A diverse selection of students from more than 40 different nationalities across the continent will join one of the PAU’s four operational institutes in Kenya, Algeria, Nigeria and Cameroon. Students will pursue master’s and doctorate degrees in various fields of specialisation – mainly in the sciences.
The thematic institutes are Kenya’s Institute for Basic Sciences Technology and Innovation (PAUSTI), based at the Jomo Kenyatta University of Agriculture and Technology, and the Institute for Life and Earth Sciences, University of Ibadan (PAULESI), in Nigeria.
“The incoming students are spread across 38 different member states of the African Union”
The Institute for Governance, Humanities and Social Sciences University of Younde (PAUGHSS), in Cameroon, and the Institute for Water and Energy Sciences (PAUWES) at the University of Tlemcen, in Algeria make up the PAU.
The PAU issued a call for applications for students interested in pursuing various master’s and doctorate programs in May this year, attracting hundreds of applications from across the continent.
Set up in 2012, the PAU enrols students purely on scholarship basis, in a bid to boost capacity in African academia both from the public and private sector while cutting down on brain drain from the continent.
Established as a continental university of excellence, it offers free tuition, a living stipend, travel and medical allowances and meets research costs for students.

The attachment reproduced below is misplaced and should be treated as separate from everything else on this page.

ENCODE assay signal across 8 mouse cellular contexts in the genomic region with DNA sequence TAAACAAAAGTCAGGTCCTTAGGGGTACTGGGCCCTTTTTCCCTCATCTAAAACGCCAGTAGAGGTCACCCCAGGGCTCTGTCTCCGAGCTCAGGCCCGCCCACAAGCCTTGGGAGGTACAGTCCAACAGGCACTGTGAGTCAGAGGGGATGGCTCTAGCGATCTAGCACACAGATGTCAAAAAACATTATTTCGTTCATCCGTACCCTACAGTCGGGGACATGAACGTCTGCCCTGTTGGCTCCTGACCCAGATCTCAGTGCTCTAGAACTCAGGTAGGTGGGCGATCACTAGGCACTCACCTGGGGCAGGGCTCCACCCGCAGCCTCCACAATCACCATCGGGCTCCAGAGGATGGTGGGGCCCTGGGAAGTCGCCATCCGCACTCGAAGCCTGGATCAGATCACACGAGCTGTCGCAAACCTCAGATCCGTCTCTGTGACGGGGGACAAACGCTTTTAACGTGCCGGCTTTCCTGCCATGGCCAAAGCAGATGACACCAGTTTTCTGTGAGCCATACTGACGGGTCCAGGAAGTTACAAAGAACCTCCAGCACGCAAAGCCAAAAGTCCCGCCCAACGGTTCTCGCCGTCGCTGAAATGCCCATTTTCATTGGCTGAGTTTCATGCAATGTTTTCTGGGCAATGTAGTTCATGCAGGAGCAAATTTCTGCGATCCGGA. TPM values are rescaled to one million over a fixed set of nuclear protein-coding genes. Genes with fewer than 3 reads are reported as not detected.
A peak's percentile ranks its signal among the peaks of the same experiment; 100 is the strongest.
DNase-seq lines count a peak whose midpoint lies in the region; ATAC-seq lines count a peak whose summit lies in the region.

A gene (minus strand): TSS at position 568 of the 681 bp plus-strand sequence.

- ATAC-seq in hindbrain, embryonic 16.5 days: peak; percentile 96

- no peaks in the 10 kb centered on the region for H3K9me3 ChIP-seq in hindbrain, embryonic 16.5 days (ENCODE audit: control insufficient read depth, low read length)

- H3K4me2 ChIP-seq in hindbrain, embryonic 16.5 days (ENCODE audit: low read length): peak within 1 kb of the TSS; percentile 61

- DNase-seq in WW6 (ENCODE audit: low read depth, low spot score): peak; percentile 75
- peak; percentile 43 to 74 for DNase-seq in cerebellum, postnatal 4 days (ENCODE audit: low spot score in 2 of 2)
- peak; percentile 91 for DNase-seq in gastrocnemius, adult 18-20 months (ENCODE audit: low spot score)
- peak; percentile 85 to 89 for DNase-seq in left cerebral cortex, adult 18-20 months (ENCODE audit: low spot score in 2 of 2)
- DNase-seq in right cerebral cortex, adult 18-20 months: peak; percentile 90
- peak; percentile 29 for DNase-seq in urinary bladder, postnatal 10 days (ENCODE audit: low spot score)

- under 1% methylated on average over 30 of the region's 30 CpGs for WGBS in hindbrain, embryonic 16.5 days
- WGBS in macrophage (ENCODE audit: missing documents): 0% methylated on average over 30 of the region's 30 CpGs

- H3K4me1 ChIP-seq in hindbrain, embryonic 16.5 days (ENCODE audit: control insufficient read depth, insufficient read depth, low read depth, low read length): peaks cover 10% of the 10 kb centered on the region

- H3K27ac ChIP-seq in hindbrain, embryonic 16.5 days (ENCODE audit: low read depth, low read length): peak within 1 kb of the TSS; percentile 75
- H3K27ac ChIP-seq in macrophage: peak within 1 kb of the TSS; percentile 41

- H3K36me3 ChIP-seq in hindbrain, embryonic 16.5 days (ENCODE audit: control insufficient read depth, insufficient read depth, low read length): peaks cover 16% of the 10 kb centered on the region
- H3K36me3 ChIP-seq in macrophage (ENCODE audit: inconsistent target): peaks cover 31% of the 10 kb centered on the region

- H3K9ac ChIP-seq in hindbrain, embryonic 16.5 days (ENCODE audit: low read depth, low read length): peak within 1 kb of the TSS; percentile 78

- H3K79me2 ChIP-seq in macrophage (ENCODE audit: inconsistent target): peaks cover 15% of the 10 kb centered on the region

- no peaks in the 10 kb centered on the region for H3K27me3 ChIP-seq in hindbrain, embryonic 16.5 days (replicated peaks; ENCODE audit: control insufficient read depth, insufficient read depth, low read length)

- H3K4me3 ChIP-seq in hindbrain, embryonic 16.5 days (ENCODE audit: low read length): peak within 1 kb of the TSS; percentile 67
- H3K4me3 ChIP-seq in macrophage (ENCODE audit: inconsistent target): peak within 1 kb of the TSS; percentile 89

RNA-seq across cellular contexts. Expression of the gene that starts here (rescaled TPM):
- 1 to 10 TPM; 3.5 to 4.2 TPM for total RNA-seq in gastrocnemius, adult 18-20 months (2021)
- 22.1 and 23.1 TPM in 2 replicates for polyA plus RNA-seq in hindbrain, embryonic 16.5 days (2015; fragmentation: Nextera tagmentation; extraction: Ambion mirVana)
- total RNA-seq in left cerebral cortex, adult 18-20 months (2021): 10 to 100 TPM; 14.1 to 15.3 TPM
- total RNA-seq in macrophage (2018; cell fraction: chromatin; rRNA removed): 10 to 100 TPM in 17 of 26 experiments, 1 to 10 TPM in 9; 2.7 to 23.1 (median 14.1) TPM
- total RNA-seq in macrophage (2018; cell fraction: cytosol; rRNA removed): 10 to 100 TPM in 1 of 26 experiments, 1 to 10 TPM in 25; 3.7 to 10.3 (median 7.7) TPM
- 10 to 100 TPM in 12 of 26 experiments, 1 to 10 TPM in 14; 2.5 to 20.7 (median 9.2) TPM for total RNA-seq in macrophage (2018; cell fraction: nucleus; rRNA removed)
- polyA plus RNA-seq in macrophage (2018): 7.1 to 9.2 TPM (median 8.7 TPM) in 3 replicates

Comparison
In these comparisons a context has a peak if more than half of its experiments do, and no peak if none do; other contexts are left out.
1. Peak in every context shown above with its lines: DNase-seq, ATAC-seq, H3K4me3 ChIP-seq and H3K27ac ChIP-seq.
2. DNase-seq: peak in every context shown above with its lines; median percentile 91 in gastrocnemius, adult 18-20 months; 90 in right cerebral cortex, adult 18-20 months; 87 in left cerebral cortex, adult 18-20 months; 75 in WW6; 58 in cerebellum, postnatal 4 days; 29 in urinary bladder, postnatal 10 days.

Kenya-based PAUSTI and Nigeria-based PAULESI, have published lists of successful applicants, while the other two institutes are expected to publish names of shortlisted students later this month.
Successful applicants are expected to join their respective institutions from November 2 according to PAUSTI director, Gabriel Magoma.
“A total of 164 students will be reporting to PAUSTI later this year,” he told The PIE News. “The incoming students are spread across 38 different member states of the African Union.”
Just over 100 will undertake master’s programs while 62 will study PhD programs, he added.
Since 2012, two batches of MSc students – 97 in total from 16 different member states of the AU – have graduated from PAUSTI, but this year’s intake is the largest so far, he said.
Nigeria’s PAULESI, meanwhile, will enrol 134 students from nearly 30 different African nationalities – the majority coming from Nigeria and western Africa.
At present, PAU offers training programs in 37 fields of specialisation, including 22 master’s and 15 PhDs. Seven new programs of study will be launched during the 2017/18 academic year, including six master’s programs and one PhD, according to PAU rector, Kassa Belay.
And the Cape Peninsula University of Technology has been put forward by the government of South Africa to host the Space Sciences Program, but it’s yet to commence admitting students and teaching, according to Belay.
“The Cape Peninsula University of Technology has been proposed by the government of South Africa to be the coordinator of the Space Sciences Program,” he confirmed. “There will be a consortium of seven other South African universities working in different areas of Space Sciences.”